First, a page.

In this lesson, we’ll examine the use of the phrase ‘~’as well as’~’ in sentences. We’ll learn about some common mistakes that people make when using this phrase and how to correctly punctuate sentences using ‘~’as well as.’~’
As Well As
What if I told you that the phrase ‘as well as’ is almost always used incorrectly? As well as is a conjunction that means in addition. A conjunction is a part of speech that is used to connect words, phrases, and clauses to each other. Even in textbooks, mistakes are made when using this phrase.
Let’s examine the proper and improper use of ‘as well as.’
‘As Well As’ vs. ‘And’
The first big mistake people make when using ‘as well as’ is that they try to adjust its meaning. ‘As well as’ does NOT mean ‘and.’ Many people try to interchange them, but that is a mistake because the word ‘and’ suggests that all of the things on a list are equal. ‘As well as’ infers that one of the items deserves emphasis.
- Zachary is in Video Game Club and Chess Club as well as on the Academic Team.
This sentence suggests that the Academic Team is more distinguished than the other two clubs. If that is not the case, the word ‘and’ should have been used:
- Zachary is in Video Game Club and Chess Club, and on the Academic Team.
Try substituting ‘not only/ or but also’ in that sentence:
- Zachary is not only in Video Game Club and Chess Club but also on the Academic Team.
Is this what you meant? If so, ‘as well as’ was used correctly.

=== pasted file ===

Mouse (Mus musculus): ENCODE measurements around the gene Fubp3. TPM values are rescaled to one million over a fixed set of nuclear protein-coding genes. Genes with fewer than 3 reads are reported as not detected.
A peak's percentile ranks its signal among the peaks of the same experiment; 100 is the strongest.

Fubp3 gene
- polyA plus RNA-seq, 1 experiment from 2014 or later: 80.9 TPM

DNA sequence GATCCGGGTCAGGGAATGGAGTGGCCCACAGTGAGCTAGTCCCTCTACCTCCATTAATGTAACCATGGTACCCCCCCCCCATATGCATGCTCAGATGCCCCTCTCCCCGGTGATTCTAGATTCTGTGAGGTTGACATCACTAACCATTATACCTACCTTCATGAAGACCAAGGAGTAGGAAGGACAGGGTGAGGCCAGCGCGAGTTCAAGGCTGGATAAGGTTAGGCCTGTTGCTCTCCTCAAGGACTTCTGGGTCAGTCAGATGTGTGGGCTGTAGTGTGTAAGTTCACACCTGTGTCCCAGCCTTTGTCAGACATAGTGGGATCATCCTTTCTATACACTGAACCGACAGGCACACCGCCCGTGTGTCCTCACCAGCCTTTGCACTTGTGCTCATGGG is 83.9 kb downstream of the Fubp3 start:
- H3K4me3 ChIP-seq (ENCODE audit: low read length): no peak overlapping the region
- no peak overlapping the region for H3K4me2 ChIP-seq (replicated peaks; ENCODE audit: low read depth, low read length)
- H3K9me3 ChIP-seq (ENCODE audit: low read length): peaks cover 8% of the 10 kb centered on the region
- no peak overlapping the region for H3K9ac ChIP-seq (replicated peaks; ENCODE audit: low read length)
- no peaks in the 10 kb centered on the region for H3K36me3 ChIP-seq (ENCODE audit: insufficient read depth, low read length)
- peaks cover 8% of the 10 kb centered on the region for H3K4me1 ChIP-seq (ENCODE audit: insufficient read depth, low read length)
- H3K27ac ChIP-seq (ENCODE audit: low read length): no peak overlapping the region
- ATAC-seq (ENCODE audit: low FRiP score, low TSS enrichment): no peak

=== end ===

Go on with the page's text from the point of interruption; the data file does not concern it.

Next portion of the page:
As stated earlier, ‘as well as’ is a conjunction, or part of speech, that means in addition.
Determining which form of the verb to use after ‘as well as’ often leads to a common error, such as showing the subject in its plural form.For example, which of the following sentences is correct?
- The gorilla as well as the orangutan is a primate.
- The gorilla as well as the orangutan are primates.
If you picked the first sentence, you’re right! Adding the phrase ‘as well as’ before the orangutan does not change the number of subjects (gorilla).Here are a couple of other examples of correct verb agreement when using the phrase ‘as well as.
- The purple shirt as well as the white shorts is packed in the suitcase.
- The punch as well as the cookies is prepared for the party.
To double-check your work, simply cross out the phrase to see if you have subject-verb agreement.
- The purple shirt (as well as the white shorts) is packed in the suitcase. (correct)
- The purple shirt (as well as the white shorts) are packed in the suitcase. (incorrect)
‘-ing’ Form of a Verb
When a verb directly follows the phrase ‘as well as,’ we usually use the ‘-ing’ form of the verb. This is one of those rules that sometimes doesn’t sound right, even though it is right.
- We spent our vacation camping as well as hiking through the mountains. (correct)
- We spent our vacation camping as well as hiked through the mountains. (incorrect)
- Howell rented a boat as well as fishing off the pier. (correct)
- Howell rented a boat as well as fished off the pier. (incorrect)
It is not necessary to use a comma to separate ‘as well as’ from the rest of the sentence unless it is used as a non-restrictive clause. A non-restrictive clause modifies a noun, but omitting it does not change the meaning of a sentence.
- I don’t enjoy science as well as math.
- I don’t enjoy science, as well as math.
In the first sentence, we don’t use a comma to state a preference for math, but in the second sentence, the comma indicates that neither subject is enjoyed.
As well as is a conjunction that means ‘in addition.’ It may not be substituted for the word ‘and.
‘ There is no reason to use a comma with ‘as well as’ unless it is used as part of a non-restrictive clause. When a verb follows ‘as well as,’ you will use the ‘-ing’ form of the verb. ‘As well as’ phrases do not change the tense of the subject/verb.